How do you think this book might change your thinking or opinions?
Did you find a character (or action of a character) you related to? And if so why?
Thoroughly enjoyed the book! I’m not a huge fan of video games, but loved the book … and couldn’t
“put it down” once I started reading it.
I’ve always thought of video games as just that … games. But this book showed that there really can be
a number of good “real-world” uses, and educational opportunities from video games. It certainly
wouldn’t surprise me if at some point, even in my lifetime, we’ll actually see kids going to school via VR.
Additionally I like to think about the places you could visit thru VR. It’s always really hard to decide
where you want to go on vacation, but if you could visit each place you had interest in thru VR, that
would help you decide which of those places you really want to visit in person .. and which are just fine
having “seen” thru VR.
I really liked Art3mis. While I never got into the video game scene, I can so relate to any females who
are “geeky” and excel in the STEM world!
Loved the book, I've read it 3-4 times.
It made me much more curious about VR (I read it before I got my setup).
Before reading the book, I saw VR as an interesting gimmick.
I don't know that we'll ever see the widespread adaption we read about,
but I think we'll see something similar in our lifetimes.
Aech, because I wish I lived in a video game van
I loved it! This book grabbed my attention like no book has in a looooong time.
It’s definitely been the catalyst I needed to read more in my spare time!
This book has an interesting take on the future that influenced how I see the rise of technology.
It certainly expanded my perception of what VR and video games could mean to a future society.
I really connected with Ache’s decision to hide her true identity through VR.
By changing her gender and race she was able to advance in society in a way she wouldn’t have been able to otherwise.
I think this says a lot about what it means to be a woman, colored, or other minority in a patriarchal and xenophobic/racist culture.
I often change my identity online when gaming for the same reasons Ache did, so I really connected with her after learning her true identity.
Plus it’s really cool that there were two bad ass ladies in this book.
It certainly passes the Bechdal test!
Two thumbs up!
The future of video games and artificial reality. Specifically how politics may come into play.
Even though my enthusiasum for video games is to a much
lesser degree than Wade's, I can still relate to getting lost in a video game and sometimes even
being consumed by a game.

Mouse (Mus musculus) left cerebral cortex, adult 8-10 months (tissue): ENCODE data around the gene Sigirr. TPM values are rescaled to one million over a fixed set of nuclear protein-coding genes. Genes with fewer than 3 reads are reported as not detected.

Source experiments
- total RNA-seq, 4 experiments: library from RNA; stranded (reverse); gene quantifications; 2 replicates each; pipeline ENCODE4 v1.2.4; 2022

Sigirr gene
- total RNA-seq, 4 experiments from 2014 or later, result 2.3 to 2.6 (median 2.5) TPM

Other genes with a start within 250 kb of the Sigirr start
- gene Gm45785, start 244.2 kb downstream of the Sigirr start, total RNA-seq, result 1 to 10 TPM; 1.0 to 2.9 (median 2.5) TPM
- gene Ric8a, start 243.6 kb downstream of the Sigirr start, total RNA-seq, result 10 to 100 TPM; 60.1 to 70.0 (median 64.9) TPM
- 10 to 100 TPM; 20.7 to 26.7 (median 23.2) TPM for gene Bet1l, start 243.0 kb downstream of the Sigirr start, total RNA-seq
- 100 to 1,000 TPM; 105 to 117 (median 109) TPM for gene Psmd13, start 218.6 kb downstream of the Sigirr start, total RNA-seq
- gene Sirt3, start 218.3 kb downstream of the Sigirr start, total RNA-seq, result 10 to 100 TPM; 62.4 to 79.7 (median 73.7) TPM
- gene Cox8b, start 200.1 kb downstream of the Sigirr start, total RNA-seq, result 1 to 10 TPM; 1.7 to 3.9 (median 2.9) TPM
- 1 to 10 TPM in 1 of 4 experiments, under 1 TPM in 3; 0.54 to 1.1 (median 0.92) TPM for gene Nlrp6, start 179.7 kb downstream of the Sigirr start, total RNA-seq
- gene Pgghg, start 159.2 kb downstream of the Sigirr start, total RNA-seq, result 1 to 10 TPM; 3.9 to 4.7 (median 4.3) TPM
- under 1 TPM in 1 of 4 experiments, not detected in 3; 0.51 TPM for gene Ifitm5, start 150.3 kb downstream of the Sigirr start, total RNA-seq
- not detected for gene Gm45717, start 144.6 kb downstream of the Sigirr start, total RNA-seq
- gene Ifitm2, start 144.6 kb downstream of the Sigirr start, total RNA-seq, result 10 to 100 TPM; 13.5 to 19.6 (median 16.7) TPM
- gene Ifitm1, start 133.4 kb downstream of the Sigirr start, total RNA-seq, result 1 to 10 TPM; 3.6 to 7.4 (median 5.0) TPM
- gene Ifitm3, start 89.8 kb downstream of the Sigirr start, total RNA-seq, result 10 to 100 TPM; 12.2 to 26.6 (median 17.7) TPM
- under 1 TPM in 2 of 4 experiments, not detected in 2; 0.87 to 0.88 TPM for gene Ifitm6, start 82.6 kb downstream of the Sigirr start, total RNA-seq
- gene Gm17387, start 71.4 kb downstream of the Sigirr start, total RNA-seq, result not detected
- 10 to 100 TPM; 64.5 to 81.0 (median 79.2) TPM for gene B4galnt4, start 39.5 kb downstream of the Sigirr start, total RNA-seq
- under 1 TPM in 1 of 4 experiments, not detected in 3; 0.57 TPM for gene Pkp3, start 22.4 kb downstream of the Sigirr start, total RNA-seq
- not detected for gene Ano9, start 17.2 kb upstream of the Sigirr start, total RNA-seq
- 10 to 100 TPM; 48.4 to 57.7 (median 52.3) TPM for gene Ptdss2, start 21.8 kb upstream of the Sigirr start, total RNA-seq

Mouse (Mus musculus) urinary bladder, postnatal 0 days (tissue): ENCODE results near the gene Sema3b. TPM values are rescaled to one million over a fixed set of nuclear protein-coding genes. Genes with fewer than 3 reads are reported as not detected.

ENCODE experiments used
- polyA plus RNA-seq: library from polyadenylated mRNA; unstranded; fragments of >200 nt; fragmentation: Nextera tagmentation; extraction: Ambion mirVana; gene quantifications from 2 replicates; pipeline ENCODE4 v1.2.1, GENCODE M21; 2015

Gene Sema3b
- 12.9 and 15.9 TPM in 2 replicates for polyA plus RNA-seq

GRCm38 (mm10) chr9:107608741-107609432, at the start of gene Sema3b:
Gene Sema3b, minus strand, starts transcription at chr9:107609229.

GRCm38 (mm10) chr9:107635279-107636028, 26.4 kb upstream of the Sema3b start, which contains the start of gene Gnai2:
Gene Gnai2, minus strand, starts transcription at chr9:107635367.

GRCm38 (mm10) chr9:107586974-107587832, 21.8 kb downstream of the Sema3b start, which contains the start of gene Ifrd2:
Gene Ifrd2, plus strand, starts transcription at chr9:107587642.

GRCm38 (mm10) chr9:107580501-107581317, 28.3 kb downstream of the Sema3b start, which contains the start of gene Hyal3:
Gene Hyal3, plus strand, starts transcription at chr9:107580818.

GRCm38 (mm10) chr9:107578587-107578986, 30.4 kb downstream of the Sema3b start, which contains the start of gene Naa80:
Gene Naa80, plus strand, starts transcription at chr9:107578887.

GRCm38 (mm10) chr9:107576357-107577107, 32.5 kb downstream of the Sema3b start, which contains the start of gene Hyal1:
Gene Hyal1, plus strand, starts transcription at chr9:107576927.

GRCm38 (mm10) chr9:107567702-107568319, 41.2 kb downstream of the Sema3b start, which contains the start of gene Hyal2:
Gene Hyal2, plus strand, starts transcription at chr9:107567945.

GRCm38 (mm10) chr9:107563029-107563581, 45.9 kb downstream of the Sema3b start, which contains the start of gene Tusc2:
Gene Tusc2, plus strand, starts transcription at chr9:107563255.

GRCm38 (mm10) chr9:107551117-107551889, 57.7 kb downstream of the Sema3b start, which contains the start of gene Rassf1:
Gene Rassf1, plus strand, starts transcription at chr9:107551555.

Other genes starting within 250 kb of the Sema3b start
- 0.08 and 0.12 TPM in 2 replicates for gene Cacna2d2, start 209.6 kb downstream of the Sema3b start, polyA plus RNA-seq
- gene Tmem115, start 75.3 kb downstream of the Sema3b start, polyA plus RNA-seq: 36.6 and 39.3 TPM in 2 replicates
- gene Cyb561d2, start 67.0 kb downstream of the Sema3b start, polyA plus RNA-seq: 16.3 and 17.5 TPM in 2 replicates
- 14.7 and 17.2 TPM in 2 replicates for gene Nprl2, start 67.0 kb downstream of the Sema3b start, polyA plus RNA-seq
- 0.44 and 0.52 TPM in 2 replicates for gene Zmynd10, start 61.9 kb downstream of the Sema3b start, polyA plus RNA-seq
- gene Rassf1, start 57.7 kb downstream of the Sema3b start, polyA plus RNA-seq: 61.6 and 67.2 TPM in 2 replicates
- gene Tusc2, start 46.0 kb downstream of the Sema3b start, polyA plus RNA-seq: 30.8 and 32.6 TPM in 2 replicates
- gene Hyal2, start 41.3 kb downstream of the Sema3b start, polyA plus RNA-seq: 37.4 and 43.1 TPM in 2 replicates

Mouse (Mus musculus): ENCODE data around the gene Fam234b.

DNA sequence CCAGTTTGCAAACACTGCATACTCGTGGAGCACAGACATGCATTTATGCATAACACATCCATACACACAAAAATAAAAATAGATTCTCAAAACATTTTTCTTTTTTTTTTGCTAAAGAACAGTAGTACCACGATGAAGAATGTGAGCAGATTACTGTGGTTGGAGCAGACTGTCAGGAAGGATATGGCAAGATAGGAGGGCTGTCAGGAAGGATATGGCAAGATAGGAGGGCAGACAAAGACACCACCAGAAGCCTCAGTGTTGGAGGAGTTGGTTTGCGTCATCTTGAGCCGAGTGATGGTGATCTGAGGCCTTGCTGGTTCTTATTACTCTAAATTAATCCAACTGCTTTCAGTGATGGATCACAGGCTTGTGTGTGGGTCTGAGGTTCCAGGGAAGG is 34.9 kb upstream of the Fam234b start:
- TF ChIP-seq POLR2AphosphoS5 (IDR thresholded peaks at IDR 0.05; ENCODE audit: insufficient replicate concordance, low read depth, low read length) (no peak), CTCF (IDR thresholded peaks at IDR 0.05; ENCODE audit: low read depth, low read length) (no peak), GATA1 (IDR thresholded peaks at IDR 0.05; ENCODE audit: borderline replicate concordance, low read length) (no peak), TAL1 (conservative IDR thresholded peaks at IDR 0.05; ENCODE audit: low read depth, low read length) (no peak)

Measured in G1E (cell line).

I REALLY liked this book, and before I say why, I have to briefly tell this story….
I was on the phone to Elise and she was telling me she was headed to see the movie Ready Player One…. I screamed to her how jealous I was because I’ve been itching to see the movie since it came out, but just haven’t been able to make it happen. Then she said “What ever you do, don’t see the movie just yet …. Read the book first”!
Well that was great advice and so let me just say “Thank you Elise… you were right on”.
Ok, I loved this book first and foremost because I’ve been bitten by the Virtual Reality Bug (VRB). I’ve never been that guy who sits around and plays video games, but on something of a whim I bought an Oculus, and since playing my first immersive game in VR, I’ve definitely got VRB fever!
I’ve spent some time thinking how VR will change our lives in the future, not just from a gaming aspect but from a social aspect…. But now I realize how feeble these thoughts were because Ernest Cline has taken it to a completely new level… and one I’m not entirely sure will be too far off.
You know how when you believe something and when you tell others they nod their heads politely and you can tell they think you’re a little nuts…… well, that’s been me when I exude how I feel about the game Lone Echo, or playing Chess in VR, or thinking what it would be like to transport myself into Paris and be forced to practice my French on the streets all while I sit in my office.
So Ready Player One has given me a fresh sense of optimism and gratification on the small amount of time I’ve spent thinking I’m in a virtual world while I’m still in this one. It’s fun for me to ponder how VR will evolve over time and the many ways it could change our lives…. and Ready Player One does an amazing job of forecasting one scenario.
For me it was clearly James Halliday. He and I would have been near the same age and many of the things which were discussed about his life were nearly exact duplicates of how I grew up.
While I wasn’t the consummate gamer he was, there are so many parallels it was uncanny.